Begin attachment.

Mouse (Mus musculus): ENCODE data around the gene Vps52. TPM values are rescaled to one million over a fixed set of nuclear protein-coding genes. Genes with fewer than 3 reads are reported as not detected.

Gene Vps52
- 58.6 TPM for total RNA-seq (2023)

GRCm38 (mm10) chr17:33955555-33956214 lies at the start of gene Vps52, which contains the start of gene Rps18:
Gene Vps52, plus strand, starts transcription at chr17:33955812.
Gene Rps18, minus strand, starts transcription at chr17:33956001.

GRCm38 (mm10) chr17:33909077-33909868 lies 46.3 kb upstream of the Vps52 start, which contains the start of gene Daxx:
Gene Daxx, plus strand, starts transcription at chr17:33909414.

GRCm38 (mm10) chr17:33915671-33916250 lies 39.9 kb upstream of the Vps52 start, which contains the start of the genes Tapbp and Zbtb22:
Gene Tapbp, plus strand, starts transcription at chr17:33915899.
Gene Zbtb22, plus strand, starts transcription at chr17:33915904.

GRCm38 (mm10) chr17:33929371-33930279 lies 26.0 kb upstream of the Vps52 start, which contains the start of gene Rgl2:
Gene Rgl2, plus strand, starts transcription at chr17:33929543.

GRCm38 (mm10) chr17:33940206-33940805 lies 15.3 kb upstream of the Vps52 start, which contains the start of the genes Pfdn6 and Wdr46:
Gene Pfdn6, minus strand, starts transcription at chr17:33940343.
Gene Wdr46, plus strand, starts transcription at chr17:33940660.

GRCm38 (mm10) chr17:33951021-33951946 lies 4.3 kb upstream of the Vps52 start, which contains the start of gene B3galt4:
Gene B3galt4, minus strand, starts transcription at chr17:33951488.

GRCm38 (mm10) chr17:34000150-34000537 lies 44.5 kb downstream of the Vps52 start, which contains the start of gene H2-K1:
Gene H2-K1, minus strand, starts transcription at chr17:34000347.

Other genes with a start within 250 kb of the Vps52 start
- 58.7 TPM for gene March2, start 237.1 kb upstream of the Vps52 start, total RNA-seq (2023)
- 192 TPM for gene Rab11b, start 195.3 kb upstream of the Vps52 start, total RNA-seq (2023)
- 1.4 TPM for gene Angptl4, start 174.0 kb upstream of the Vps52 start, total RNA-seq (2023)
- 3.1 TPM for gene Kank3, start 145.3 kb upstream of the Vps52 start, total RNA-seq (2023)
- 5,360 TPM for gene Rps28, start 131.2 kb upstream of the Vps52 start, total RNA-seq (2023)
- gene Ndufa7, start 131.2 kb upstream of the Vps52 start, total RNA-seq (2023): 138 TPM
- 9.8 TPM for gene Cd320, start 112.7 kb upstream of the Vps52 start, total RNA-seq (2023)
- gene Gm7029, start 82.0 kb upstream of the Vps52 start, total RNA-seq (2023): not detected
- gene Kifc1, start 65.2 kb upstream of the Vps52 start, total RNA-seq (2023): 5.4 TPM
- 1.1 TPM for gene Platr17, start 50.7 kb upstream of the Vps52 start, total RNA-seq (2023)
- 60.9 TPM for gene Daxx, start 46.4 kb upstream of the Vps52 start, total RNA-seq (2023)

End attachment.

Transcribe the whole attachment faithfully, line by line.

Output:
Mouse (Mus musculus): ENCODE data around the gene Vps52. TPM values are rescaled to one million over a fixed set of nuclear protein-coding genes. Genes with fewer than 3 reads are reported as not detected.

Gene Vps52
- 58.6 TPM for total RNA-seq (2023)

GRCm38 (mm10) chr17:33955555-33956214 lies at the start of gene Vps52, which contains the start of gene Rps18:
Gene Vps52, plus strand, starts transcription at chr17:33955812.
Gene Rps18, minus strand, starts transcription at chr17:33956001.

GRCm38 (mm10) chr17:33909077-33909868 lies 46.3 kb upstream of the Vps52 start, which contains the start of gene Daxx:
Gene Daxx, plus strand, starts transcription at chr17:33909414.

GRCm38 (mm10) chr17:33915671-33916250 lies 39.9 kb upstream of the Vps52 start, which contains the start of the genes Tapbp and Zbtb22:
Gene Tapbp, plus strand, starts transcription at chr17:33915899.
Gene Zbtb22, plus strand, starts transcription at chr17:33915904.

GRCm38 (mm10) chr17:33929371-33930279 lies 26.0 kb upstream of the Vps52 start, which contains the start of gene Rgl2:
Gene Rgl2, plus strand, starts transcription at chr17:33929543.

GRCm38 (mm10) chr17:33940206-33940805 lies 15.3 kb upstream of the Vps52 start, which contains the start of the genes Pfdn6 and Wdr46:
Gene Pfdn6, minus strand, starts transcription at chr17:33940343.
Gene Wdr46, plus strand, starts transcription at chr17:33940660.

GRCm38 (mm10) chr17:33951021-33951946 lies 4.3 kb upstream of the Vps52 start, which contains the start of gene B3galt4:
Gene B3galt4, minus strand, starts transcription at chr17:33951488.

GRCm38 (mm10) chr17:34000150-34000537 lies 44.5 kb downstream of the Vps52 start, which contains the start of gene H2-K1:
Gene H2-K1, minus strand, starts transcription at chr17:34000347.

Other genes with a start within 250 kb of the Vps52 start
- 58.7 TPM for gene March2, start 237.1 kb upstream of the Vps52 start, total RNA-seq (2023)
- 192 TPM for gene Rab11b, start 195.3 kb upstream of the Vps52 start, total RNA-seq (2023)
- 1.4 TPM for gene Angptl4, start 174.0 kb upstream of the Vps52 start, total RNA-seq (2023)
- 3.1 TPM for gene Kank3, start 145.3 kb upstream of the Vps52 start, total RNA-seq (2023)
- 5,360 TPM for gene Rps28, start 131.2 kb upstream of the Vps52 start, total RNA-seq (2023)
- gene Ndufa7, start 131.2 kb upstream of the Vps52 start, total RNA-seq (2023): 138 TPM
- 9.8 TPM for gene Cd320, start 112.7 kb upstream of the Vps52 start, total RNA-seq (2023)
- gene Gm7029, start 82.0 kb upstream of the Vps52 start, total RNA-seq (2023): not detected
- gene Kifc1, start 65.2 kb upstream of the Vps52 start, total RNA-seq (2023): 5.4 TPM
- 1.1 TPM for gene Platr17, start 50.7 kb upstream of the Vps52 start, total RNA-seq (2023)
- 60.9 TPM for gene Daxx, start 46.4 kb upstream of the Vps52 start, total RNA-seq (2023)